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Record 1 of 43426
Dr. Richard Grugel examines an ampoule of a succinonitrile mixture
NIX Online Source: Click to View Photo/Image
Abstract: On Earth when scientists melt metals, bubbles that form in the molten material can rise to the surface, pop and disappear. In microgravity -- the near-weightless environment created as the International Space Station orbits Earth -- the lighter bubbles do not rise and disappear. Prior space experiments have shown that bubbles often become trapped in the final metal or crystal sample -similar to the bubbles trapped in this sample. In the solid, these bubbles, or porosity, are defects that diminish both the material's strength and usefulness. The Pore Formation and Mobility Investigation will melt samples of a transparent modeling material, succinonitrile and succinonitrile water mixtures, shown here in an ampoule being examined by Dr. Richard Grugel, the principal investigator for the experiment at NASA's Marshall Space Flight Center in Huntsville, Ala. As the samples are processed in space, Grugel will be able to observe how bubbles form in the samples and study their movements and interactions.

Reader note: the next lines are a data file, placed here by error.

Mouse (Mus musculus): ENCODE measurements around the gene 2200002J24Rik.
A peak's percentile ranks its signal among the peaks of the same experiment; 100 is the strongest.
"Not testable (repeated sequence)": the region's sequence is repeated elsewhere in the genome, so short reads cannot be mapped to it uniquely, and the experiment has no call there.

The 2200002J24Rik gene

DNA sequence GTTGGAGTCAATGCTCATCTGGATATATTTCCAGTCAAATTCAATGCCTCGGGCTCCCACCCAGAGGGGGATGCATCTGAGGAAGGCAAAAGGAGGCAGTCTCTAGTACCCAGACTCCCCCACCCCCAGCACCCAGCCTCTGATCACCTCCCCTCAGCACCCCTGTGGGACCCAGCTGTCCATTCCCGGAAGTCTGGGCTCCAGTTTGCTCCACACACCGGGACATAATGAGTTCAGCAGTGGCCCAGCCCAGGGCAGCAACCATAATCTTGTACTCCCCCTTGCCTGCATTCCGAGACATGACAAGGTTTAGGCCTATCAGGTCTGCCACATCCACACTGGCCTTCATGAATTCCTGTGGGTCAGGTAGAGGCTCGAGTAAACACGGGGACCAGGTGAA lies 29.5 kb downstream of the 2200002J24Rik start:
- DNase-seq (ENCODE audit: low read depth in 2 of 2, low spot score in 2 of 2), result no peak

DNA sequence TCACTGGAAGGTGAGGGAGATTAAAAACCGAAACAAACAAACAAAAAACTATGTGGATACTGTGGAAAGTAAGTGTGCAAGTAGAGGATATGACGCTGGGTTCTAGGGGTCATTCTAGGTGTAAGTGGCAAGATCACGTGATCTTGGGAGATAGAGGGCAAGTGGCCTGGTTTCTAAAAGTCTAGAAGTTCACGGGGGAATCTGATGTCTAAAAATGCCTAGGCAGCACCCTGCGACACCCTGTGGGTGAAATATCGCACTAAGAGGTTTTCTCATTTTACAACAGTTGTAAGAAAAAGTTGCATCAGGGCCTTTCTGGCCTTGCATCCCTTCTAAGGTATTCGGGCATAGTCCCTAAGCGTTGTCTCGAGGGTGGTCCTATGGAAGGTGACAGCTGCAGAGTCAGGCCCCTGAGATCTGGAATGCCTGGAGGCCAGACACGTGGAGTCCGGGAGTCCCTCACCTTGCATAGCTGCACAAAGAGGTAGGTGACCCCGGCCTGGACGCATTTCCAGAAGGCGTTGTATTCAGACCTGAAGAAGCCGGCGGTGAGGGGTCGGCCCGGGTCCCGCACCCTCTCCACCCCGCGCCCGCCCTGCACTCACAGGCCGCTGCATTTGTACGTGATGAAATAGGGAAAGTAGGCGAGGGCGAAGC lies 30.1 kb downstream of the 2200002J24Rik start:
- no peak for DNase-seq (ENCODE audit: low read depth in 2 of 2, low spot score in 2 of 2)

Publication Date: Jan 22, 2003
NIX (Document) ID:
MSFC-0201081
(Acquired Oct 12, 2007)
Document Type: Photograph
Publication Information: Marshall Image Exchange (MiX) - NASA MSFC
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